expectations, showing a much narrower extent of actualized experience characteristics. This

    experiential gap, as well as the narrower extent of functionalities in current applications, contains

    much potential with regard to pursuing a rich and pleasurable UX in future design of MAR services.

    The empirical results, conceptualizations and practical implications can be utilized and built on in

    academic research as well as in development of MAR. The novelty and complexity of both MAR and

    UX as concepts elicit an extensive breadth of aspects to be studied in detail in future research and

    development – regarding both MAR as a field of technology and UX as a field of theory.

  • ii

    Preface

    This research journey started in fall 2008 as a part of the DIEM/MMR project – albeit it was only in

    late 2010 when I recognized it as one that could actually result in a doctoral dissertation – and

    culminates in this piece of literature I am so fondly proud of. Looking back at this journey, I feel

    privileged for the support and possibilities I was given by so many people.

    First and foremost, I am grateful to my supervisor Prof. Kaisa Väänänen-Vainio-Mattila for her

    inspiring support and the practice of optimal guiding: giving space to explore what I please and get

    motivated by but, at the same time, giving subtle pushes towards the path that most probably leads

    also to a dissertation. I want to thank the pre-examiners of the thesis, Mark Billinghurst and Mark

    Blythe, for very detailed examination and the insightful and constructive comments in the finalization

    phase of the thesis. I am honoured to have Associate Professor Thomas Pederson and Docent Jonna

    Häkkilä agreed to act as the opponents in the public defense.

    I owe a lot to my co-authors and colleagues. All of you deserve a great deal of my gratitude for

    helping out in conducting the research and making the best of the research results: Tuula Kärkkäinen,

    Else Lagerstam, Pirita Ihamäki, Markus Salo, Tuomas Vaittinen, Leena Ventä-Olkkonen, and Tomi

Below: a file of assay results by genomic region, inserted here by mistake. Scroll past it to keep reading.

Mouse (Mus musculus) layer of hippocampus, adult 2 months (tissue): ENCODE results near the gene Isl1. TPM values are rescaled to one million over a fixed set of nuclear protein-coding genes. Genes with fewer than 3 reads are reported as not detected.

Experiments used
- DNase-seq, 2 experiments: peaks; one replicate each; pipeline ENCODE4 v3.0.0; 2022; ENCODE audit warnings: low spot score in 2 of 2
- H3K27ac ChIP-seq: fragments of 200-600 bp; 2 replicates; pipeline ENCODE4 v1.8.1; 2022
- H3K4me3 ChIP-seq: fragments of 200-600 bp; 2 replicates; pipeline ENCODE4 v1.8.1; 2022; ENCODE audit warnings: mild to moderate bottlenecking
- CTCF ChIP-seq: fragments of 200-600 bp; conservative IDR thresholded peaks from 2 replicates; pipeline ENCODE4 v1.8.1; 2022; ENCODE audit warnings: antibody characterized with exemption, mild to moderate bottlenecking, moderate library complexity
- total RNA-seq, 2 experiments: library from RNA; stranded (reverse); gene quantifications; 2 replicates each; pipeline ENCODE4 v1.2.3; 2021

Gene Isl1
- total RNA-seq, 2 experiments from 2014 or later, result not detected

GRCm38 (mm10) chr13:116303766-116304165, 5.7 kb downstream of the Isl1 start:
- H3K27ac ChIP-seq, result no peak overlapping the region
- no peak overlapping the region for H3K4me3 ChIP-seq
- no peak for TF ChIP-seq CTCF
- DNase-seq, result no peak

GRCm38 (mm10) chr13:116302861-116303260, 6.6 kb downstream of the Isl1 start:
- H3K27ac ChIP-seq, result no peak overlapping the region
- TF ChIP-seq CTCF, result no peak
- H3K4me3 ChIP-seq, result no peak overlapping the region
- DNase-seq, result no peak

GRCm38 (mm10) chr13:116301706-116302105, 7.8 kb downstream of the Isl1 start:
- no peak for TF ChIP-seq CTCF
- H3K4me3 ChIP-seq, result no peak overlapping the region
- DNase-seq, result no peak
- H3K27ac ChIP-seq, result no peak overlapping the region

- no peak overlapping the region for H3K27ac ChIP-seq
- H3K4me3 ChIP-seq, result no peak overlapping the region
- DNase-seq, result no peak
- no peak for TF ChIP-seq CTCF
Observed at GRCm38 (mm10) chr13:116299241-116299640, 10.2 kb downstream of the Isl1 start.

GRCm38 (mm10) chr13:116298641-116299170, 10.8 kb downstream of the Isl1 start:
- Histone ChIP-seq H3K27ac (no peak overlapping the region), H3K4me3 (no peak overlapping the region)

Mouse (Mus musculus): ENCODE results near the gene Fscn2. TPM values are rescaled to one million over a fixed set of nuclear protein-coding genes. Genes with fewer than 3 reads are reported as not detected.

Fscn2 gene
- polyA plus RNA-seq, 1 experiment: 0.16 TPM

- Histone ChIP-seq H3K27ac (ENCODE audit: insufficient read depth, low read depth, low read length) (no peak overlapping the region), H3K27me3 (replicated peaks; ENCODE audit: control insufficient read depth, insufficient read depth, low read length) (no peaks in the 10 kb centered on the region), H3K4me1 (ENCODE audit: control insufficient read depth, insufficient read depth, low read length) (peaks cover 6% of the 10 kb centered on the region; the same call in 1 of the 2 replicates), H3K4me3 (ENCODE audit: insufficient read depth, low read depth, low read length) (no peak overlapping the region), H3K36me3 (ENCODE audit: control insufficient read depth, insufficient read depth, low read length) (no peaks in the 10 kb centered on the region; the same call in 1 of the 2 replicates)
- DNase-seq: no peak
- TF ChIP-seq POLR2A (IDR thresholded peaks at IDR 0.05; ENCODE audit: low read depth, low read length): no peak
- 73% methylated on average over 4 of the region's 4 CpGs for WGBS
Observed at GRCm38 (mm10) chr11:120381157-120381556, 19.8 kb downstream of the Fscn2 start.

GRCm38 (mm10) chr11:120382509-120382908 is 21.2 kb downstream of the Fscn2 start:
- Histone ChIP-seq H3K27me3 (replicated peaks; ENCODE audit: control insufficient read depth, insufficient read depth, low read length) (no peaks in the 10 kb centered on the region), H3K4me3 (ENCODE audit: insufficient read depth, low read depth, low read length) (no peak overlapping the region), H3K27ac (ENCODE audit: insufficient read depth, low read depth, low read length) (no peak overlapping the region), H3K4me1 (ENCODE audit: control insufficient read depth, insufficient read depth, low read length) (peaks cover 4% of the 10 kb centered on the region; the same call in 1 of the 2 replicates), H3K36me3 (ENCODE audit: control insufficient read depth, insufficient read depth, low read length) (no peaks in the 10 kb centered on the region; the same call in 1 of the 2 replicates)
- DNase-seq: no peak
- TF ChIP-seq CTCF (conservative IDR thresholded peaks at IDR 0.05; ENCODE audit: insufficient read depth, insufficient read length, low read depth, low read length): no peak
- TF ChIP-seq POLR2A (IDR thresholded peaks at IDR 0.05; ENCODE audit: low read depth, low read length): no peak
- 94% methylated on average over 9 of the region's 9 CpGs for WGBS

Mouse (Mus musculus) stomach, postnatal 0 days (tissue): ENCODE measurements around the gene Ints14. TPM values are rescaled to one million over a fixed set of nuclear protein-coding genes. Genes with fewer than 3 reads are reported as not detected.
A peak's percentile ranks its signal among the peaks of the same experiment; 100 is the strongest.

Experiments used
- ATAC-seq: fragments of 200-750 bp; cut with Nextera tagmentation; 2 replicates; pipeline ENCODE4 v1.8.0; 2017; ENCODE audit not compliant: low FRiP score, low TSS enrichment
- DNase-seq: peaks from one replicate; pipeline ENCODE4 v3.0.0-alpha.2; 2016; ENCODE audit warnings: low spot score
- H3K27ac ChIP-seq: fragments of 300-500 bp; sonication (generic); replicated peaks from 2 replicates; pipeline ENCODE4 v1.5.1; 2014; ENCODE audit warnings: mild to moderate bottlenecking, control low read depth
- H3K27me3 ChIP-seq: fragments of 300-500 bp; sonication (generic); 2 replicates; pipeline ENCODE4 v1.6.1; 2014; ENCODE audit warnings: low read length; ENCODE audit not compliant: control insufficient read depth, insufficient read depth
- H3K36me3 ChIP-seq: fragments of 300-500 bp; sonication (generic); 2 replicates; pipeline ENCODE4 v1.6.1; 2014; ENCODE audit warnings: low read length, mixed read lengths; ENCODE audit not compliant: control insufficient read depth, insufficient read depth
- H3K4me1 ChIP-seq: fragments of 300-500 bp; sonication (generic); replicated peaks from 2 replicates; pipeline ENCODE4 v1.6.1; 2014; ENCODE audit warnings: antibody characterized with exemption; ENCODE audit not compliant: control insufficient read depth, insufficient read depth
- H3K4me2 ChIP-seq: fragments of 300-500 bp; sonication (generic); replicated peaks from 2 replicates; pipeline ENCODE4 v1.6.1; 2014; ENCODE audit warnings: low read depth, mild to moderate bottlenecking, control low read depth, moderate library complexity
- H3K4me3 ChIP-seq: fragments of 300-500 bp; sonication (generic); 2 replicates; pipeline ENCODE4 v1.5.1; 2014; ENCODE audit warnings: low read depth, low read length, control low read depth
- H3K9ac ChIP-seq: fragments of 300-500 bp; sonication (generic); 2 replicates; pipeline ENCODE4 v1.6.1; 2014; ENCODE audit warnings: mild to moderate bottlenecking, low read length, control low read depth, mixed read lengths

Haustola. In addition, Minna Kynsilehto is not a co-author in any of the papers here but has been a

    truly inspirational colleague over the years. The context of the research, the Tekes-TIVIT project

    ‘Devices and Interoperability EcosysteMs’ (DIEM) / ‘Mobile Mixed Reality’ (MMR) – with all the

    researchers and colleagues involved – deserves to be acknowledged. I am grateful to the project for

    the opportunity to focus on my research topic for three years, as well as to Tekes for funding it. I

    want to thank especially Ville-Veikko Mattila, Charles Woodward, Timo Tossavainen, David Murphy,

    Niko Frilander, Esin Guldogan, Marketta Niemelä, Olli-Pekka Pohjola, and Sari Wallden for the

    opportunity of working with top-notch researchers and following the development of interesting

    enabling technologies for Augmented Reality from the best possible position.

    When trying to figure out the big picture and refining the narration of the thesis, I received

    excellent comments from Sari Kujala, Teija Vainio, Minna Kynsilehto, Markus Salo and Heli Väätäjä. I

    owe you one. Fellows at IHTE, you are simply awesome, and perhaps the main reason I got carried

    away with research in the first place. In addition, I am happy to have been involved in the community

    of UCIT doctoral school and grateful for the travel funding to two conferences to present my papers.

    During these years, I received grants from Nokia Foundation and Elisa-HPY, which helped me to

    advance the research and especially to take the required time for finalizing the thesis.

    The greatest gratitude belongs to my family: Jaana, our cats, Mom, Dad, Nikke & family, Linda.

    Thank you for the past and future years, for making this possible in so many ways, and for not

    questioning why on earth am I doing this. I can never express my love and gratitude enough.

    Tampere, 7.10.2012 Thomas Olsson

  • iii

    Supervisor: Professor Kaisa Väänänen-Vainio-Mattila

    Department of Software Systems - Human-Centered Technology

    Tampere University of Technology

    Pre-examiners: Professor Mark Billinghurst

    Human Interface Technology Laboratory New Zealand

    University of Canterbury

    Professor Mark Blythe

    School of Design

    Northumbria University

    Opponents: Associate Professor Thomas Pederson

    Innovative Communication Group

    IT University of Copenhagen

    Docent Jonna Häkkilä

    Cen